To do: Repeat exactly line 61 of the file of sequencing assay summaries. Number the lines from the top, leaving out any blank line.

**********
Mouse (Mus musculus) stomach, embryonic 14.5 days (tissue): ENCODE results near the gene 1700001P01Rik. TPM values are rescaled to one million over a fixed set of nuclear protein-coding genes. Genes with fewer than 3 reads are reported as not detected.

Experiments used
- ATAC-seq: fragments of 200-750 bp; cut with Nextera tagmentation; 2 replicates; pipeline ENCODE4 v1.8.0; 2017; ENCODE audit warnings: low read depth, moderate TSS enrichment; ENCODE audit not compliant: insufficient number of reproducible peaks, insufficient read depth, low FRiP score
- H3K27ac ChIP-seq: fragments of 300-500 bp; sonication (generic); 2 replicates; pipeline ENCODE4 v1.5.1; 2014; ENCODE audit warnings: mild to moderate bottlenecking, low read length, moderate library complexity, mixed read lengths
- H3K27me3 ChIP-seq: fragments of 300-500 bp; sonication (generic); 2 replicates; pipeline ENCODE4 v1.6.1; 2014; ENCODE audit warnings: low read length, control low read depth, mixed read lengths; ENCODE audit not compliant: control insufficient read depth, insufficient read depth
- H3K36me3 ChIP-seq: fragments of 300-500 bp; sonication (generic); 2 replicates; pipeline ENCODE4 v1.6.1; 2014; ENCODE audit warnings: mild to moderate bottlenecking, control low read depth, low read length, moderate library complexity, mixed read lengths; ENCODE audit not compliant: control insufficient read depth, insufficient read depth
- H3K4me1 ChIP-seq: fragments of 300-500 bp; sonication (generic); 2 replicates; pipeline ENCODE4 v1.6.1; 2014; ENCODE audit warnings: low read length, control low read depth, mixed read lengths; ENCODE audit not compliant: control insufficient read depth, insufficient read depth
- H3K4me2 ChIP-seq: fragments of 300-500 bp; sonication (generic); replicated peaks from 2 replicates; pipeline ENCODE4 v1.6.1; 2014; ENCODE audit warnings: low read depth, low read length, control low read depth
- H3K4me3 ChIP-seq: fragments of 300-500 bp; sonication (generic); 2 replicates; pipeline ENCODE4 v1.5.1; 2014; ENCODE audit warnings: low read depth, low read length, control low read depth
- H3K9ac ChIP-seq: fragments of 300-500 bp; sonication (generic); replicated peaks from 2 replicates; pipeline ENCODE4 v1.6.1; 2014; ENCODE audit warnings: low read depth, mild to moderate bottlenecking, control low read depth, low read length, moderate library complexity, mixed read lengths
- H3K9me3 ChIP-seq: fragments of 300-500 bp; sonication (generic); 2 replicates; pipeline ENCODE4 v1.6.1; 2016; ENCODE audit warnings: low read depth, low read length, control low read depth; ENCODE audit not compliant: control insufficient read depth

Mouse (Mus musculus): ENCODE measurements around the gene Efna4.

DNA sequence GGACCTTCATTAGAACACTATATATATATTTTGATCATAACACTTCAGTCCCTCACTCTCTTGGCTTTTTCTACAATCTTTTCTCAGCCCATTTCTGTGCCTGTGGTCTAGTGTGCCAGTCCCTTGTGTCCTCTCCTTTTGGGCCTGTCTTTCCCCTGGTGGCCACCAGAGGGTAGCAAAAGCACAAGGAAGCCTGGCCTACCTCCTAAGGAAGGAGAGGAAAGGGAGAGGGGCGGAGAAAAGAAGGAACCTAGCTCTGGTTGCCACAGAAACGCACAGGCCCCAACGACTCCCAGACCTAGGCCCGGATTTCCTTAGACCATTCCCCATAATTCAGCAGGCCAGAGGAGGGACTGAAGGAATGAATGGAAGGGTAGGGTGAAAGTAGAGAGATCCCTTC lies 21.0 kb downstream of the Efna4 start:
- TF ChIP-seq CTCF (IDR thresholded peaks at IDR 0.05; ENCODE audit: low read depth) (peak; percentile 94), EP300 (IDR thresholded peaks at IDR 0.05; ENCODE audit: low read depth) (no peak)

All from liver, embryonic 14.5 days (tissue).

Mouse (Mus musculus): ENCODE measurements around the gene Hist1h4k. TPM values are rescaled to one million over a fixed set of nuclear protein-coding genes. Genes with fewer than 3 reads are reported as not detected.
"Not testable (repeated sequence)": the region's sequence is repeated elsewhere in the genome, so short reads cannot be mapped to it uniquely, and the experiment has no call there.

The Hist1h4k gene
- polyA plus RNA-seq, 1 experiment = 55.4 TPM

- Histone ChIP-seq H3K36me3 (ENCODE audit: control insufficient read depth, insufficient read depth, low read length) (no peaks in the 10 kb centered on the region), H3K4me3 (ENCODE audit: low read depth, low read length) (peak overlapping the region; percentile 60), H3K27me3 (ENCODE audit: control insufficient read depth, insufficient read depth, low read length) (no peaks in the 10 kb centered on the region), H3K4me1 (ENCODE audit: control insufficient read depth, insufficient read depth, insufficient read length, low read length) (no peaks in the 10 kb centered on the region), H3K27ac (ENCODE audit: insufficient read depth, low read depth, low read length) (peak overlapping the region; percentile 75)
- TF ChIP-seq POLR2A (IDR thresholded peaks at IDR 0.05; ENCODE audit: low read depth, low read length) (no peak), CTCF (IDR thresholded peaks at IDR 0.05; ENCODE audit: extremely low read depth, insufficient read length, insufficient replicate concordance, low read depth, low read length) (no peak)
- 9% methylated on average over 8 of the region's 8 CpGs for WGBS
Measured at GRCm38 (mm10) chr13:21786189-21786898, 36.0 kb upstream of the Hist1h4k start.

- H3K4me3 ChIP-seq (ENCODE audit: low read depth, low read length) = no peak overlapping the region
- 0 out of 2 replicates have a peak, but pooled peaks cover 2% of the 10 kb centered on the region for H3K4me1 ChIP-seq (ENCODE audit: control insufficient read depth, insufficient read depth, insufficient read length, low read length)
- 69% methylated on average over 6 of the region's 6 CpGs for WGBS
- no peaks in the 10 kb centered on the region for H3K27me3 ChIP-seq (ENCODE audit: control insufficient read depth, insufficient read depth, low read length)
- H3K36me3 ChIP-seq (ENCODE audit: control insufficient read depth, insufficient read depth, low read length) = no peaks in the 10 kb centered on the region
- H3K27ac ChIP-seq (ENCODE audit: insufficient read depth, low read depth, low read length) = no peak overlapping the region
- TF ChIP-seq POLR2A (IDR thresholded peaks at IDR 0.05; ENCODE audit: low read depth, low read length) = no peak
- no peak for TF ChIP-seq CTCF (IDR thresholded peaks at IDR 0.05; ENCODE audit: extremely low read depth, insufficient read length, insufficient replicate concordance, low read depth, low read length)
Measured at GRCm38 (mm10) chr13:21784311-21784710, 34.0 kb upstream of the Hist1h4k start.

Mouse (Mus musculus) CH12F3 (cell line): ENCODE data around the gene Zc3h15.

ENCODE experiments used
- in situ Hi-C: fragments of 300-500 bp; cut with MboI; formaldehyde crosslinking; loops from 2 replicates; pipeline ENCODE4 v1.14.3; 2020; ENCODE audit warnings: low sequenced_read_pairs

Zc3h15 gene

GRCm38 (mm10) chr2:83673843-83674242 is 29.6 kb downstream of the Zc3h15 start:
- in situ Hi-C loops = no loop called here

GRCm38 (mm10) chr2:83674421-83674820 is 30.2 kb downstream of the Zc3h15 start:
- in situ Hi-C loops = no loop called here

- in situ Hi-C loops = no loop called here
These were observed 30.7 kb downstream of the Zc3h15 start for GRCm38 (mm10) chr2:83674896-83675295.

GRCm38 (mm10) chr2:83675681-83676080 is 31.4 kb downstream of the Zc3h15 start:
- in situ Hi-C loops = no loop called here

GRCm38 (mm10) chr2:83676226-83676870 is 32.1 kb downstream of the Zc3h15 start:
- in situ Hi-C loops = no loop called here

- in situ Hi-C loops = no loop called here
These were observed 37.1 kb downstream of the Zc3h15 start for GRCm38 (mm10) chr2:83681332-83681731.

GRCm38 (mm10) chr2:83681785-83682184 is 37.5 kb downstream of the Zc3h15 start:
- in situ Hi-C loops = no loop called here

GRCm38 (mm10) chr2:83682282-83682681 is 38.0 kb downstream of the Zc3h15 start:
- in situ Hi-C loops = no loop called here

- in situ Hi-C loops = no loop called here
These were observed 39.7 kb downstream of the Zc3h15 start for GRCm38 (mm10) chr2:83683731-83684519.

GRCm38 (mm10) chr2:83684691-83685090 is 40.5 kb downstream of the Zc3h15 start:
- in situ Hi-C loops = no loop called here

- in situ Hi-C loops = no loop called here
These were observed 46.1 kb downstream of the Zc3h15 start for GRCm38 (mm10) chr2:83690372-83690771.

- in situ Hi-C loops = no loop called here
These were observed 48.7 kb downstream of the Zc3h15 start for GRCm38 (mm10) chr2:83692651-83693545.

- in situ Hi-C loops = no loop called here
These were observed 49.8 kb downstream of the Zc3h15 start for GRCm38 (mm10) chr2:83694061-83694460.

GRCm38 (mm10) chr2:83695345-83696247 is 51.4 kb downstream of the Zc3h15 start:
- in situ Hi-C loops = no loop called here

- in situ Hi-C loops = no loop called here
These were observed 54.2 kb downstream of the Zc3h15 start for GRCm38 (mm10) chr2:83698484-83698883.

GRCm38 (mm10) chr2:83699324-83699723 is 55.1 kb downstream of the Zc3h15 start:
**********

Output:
- in situ Hi-C loops = no loop called here